The famous FAANG gang is driving many of the indices higher.
Many writers and commentators unwittingly blame indexers for blindly driving those stock prices higher.
But guess what, stock markets are actively priced and active managers are driving the Facebook's and Amazon's higher.
It is a popular canard to blame the rise in "passive" index investing for the ongoing and dramatic increase in the stock prices of the popular Facebook (FB), Apple (NASDAQ:AAPL), Amazon (AMZN), Netflix (NFLX) and Alphabet/Google (GOOG) (NASDAQ:GOOGL). But guess what, the broad market indices or index funds such as IVV or SPY or VTI do not drive those stock prices higher, the markets are still priced by active managers. Should we call it the Facebook fib?
Articles on Seeking Alpha and around the web of financial reporting continue to blame the indexers, but the markets are not priced by those who invest in passive index funds. A "passive" index fund such as iShares' IVV will simply replicate or mimic the market. The percentage allocations to the FAANG stocks are decided by the active managers, not by the creators of index ETFs such as BlackRock or Vanguard or even Standard & Poor's and the original index creators.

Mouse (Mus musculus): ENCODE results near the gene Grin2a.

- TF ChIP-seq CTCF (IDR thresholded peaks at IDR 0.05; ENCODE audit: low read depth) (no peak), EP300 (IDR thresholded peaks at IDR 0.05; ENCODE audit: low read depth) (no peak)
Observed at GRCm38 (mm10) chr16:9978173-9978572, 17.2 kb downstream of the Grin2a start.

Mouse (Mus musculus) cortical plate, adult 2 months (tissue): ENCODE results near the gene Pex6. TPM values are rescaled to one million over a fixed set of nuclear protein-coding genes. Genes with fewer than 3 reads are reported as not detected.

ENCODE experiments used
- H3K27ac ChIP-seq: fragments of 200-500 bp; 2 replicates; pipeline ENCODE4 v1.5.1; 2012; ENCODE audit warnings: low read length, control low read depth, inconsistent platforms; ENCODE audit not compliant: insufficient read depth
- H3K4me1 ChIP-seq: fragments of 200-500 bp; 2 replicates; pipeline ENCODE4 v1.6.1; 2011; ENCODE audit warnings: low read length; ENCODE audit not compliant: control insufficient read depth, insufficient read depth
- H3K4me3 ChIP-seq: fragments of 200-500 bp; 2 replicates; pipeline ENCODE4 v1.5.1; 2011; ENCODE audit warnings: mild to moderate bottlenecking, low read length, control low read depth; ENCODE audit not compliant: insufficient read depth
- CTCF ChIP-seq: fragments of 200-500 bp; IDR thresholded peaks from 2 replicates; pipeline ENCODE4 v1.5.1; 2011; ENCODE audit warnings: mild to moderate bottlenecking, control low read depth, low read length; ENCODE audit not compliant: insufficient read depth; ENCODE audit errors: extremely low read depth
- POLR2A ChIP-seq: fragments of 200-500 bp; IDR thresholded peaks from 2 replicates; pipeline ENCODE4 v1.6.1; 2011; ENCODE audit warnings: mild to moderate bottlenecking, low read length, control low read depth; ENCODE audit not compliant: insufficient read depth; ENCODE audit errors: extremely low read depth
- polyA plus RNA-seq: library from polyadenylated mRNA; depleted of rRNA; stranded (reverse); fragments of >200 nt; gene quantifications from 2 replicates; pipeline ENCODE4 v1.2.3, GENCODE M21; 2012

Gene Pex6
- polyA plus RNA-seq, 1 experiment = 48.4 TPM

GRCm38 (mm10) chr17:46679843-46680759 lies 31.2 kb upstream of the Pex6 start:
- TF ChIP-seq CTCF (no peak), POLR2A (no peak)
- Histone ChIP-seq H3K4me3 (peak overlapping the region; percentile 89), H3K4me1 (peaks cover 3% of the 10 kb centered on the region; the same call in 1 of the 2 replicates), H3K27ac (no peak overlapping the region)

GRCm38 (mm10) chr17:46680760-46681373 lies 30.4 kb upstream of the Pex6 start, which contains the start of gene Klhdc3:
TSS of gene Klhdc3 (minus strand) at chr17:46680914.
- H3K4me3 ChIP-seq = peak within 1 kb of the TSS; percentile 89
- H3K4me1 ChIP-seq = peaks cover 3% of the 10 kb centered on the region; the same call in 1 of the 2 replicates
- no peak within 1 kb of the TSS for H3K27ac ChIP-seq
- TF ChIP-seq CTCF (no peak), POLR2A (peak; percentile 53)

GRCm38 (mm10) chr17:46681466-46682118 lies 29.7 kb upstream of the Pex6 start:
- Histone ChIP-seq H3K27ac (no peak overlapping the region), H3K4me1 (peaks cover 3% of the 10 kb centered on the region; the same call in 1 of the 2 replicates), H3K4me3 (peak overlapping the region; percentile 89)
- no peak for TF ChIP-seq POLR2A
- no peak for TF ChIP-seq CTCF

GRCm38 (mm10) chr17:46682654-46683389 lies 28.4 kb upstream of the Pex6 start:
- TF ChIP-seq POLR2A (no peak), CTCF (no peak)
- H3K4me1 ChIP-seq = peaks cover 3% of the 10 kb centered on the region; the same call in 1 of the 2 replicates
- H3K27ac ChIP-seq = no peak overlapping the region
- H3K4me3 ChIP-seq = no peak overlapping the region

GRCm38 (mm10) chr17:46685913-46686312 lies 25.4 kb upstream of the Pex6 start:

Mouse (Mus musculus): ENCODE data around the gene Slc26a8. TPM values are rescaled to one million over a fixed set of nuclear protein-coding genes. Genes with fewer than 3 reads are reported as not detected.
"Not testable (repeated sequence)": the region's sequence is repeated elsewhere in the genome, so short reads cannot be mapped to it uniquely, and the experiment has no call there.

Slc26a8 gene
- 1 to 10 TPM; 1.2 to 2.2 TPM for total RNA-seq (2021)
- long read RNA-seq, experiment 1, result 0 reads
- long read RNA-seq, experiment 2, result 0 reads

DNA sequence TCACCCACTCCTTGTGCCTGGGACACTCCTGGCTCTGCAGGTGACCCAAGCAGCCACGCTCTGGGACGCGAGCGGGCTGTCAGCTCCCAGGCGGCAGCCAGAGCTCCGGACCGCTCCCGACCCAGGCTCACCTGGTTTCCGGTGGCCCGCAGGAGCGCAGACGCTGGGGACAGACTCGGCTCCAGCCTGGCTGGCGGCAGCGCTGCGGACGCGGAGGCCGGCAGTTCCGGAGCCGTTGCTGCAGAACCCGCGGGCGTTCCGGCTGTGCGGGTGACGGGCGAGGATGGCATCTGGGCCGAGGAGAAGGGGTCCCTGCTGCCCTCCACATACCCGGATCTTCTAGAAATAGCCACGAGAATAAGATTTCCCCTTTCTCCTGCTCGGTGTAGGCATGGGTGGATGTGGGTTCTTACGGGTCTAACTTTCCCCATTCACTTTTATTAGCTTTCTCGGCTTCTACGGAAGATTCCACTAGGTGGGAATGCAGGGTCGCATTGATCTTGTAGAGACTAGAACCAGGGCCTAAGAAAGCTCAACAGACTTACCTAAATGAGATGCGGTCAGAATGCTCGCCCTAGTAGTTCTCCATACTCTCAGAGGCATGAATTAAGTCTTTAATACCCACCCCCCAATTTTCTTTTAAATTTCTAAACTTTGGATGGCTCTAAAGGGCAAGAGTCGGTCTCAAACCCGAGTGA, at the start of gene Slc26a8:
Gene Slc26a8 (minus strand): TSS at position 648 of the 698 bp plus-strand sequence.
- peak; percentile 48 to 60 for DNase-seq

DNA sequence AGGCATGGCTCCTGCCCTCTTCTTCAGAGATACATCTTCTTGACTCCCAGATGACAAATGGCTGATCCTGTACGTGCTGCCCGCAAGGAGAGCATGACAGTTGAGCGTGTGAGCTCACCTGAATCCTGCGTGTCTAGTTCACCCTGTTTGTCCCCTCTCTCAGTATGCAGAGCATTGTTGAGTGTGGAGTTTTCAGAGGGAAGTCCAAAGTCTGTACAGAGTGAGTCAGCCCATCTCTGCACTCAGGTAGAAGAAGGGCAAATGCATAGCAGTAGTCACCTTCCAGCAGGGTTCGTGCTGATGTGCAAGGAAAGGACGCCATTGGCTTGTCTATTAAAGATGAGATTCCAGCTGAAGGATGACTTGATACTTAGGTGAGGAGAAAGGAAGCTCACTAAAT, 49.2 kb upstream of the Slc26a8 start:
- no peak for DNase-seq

In response to the ongoing misdirection (and to have the truth at the ready), I wrote this article, "Sorry Indexing Is Not The Problem." From that article, from Vanguard research here's the breakdown of who's doing the trading on individual stocks.
A BlackRock study found that ...
For every $1 of US equity trades driven by index strategies, managers seeking active returns (in excess of benchmark) trade approximately $22.
It's obvious that the active managers are still pricing individual stocks and in turn pricing "the market." In my opinion, those who have the most to lose if or when the passive index fund products start to distort the markets and if we ever lose "price discovery" are the leading ETF providers such as BlackRock, Vanguard, State Street, PowerShares and WisdomTree. Those companies will be the first to know, and they'll be the first to report on the event. That's why they are studying the effect of indexing on the overall market characteristics and price discovery.